2019 HSR&D/QUERI National Conference
1050 — Burnout and Intent to Remain in Practice Among VA Providers Experiencing Primary Care Transformation
Lead/Presenter: Eric Apaydin, COIN - Los Angeles
All Authors: Apaydin EA (Center for the Study of Healthcare Innovation, Implementation and Policy, Los Angeles, CA), Rose DE (Center for the Study of Healthcare Innovation, Implementation and Policy, Los Angeles, CA), Meredith LS (RAND Corporation, Santa Monica, CA) Stockdale SE (Center for the Study of Healthcare Innovation, Implementation and Policy, Los Angeles, CA)
Primary care transformation entails cultural changes that can result in emotional exhaustion (a central component of burnout) and attrition among workers, undermining the success of the care model. We analyzed provider attitudes towards the primary care transformation model of Patient-aligned Care Teams (PACT) at the Veterans Health Administration (VA), and their relation to emotional exhaustion (EE) and intent to remain in VA primary care practice.
We surveyed a cross-section of 116 providers (physicians; nurse practitioners; physician assistants) in 21 facilities between September 10, 2015 and January 8, 2016 in one VA region. We then estimated the relationships between attitudes towards PACT and the emotional exhaustion subscale of the Maslach Burnout Inventory or the intent to remain in VA primary care using logistic regression models, adjusted for provider type and site characteristics. Analyses were clustered by facility and weighted for nonresponse.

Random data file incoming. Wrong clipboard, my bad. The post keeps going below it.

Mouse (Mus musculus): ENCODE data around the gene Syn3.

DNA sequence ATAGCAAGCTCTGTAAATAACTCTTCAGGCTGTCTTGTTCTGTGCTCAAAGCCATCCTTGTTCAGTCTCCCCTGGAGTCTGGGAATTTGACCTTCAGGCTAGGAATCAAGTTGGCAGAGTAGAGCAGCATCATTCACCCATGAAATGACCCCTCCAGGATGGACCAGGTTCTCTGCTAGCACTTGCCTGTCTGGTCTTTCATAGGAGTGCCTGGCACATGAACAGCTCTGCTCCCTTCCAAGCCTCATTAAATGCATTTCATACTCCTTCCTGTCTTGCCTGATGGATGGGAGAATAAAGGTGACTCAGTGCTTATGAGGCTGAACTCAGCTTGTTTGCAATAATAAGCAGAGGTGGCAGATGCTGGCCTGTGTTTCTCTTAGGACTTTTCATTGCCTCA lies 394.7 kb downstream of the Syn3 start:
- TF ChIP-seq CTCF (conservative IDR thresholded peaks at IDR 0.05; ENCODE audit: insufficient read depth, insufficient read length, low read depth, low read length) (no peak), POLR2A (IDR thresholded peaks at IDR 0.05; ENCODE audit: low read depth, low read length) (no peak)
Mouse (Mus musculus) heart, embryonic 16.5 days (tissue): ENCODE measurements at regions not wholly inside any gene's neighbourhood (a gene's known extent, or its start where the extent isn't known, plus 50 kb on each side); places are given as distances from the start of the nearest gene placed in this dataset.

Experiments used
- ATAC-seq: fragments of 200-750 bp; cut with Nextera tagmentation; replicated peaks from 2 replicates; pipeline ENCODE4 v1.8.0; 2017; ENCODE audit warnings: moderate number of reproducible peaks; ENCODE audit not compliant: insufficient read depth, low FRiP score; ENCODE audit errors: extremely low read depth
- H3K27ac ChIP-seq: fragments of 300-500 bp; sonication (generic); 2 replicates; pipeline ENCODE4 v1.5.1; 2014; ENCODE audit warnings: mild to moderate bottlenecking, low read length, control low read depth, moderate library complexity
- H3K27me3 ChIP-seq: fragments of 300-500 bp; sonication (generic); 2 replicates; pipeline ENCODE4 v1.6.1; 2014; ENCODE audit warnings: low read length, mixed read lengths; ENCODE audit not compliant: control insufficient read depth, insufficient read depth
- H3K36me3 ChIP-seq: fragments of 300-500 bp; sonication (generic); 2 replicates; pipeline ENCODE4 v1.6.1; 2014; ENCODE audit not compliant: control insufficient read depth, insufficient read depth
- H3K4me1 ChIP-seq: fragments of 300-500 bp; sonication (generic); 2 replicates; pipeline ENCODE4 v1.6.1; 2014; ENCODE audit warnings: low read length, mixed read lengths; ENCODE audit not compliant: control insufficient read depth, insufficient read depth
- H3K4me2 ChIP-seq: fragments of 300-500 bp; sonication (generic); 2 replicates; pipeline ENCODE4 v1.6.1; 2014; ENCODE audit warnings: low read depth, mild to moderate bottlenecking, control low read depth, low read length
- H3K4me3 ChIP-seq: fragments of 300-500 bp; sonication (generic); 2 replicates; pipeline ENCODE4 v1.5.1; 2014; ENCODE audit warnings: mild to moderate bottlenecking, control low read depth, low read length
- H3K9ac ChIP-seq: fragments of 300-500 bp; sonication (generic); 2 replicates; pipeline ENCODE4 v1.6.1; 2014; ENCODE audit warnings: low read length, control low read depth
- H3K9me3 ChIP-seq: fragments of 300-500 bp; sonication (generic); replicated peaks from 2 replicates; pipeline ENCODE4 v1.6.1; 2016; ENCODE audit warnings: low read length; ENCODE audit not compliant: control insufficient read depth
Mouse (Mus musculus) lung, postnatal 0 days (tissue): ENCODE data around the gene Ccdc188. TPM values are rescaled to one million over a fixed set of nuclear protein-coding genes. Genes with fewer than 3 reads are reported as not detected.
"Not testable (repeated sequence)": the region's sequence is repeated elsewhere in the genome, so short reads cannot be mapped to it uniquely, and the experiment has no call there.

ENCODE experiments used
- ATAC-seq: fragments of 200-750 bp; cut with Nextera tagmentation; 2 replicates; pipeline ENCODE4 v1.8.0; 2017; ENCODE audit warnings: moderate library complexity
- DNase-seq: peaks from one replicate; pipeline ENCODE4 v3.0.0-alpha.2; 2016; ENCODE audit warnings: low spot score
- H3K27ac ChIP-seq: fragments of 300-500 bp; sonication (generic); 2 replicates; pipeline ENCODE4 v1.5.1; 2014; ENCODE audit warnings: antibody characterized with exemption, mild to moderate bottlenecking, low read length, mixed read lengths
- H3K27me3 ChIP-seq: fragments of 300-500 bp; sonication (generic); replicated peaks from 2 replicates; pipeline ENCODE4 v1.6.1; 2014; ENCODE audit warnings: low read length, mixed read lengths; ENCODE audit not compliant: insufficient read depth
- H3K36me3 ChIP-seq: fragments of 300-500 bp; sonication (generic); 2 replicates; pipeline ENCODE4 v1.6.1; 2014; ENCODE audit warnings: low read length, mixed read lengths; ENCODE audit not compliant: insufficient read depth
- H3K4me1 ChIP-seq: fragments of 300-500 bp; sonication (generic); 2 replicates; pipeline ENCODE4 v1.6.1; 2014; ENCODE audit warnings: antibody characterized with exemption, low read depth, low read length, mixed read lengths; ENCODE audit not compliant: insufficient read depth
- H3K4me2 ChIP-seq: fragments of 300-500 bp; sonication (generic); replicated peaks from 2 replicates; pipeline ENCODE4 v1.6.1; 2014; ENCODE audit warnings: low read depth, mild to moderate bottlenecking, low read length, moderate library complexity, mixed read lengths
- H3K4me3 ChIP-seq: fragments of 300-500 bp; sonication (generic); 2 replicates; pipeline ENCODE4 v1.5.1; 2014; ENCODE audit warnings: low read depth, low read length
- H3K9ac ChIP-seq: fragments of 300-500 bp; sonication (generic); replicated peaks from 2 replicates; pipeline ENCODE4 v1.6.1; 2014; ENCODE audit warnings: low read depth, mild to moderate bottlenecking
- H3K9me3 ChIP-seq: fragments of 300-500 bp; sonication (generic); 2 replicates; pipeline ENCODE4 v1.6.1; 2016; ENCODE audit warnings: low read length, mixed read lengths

Forty percent of providers reported high emotional exhaustion burnout ( > = 27 points) and 61% reported an intent to remain in VA primary care for the next two years. Providers were more likely to report high emotional exhaustion when describing high difficulty with several core elements of the PACT program, including: reviewing and responding to patient email (odds ratio [OR] 4.39, 95% confidence interval [CI] 1.37-14.1), and identifying and implementing improvements for day-to-day panel care (OR 3.63, 95% CI 1.23-10.7). Difficulty coordinating care with specialists (OR 0.270, 95% CI 0.0914-0.796) was associated with a lower intent to remain. Providers who reported high emotional exhaustion were also 66% less likely to intend to remain in VA primary care.
Provider-reported difficulty with primary care transformation was associated with higher emotional exhaustion and a lower intent to remain in primary care practice at the VA. Emotional exhaustion was related to a lower intent to remain in practice.
To reduce burnout and turnover during primary care redesign, primary care providers may need additional support and training to address challenges with implementing Patient-aligned Care Teams.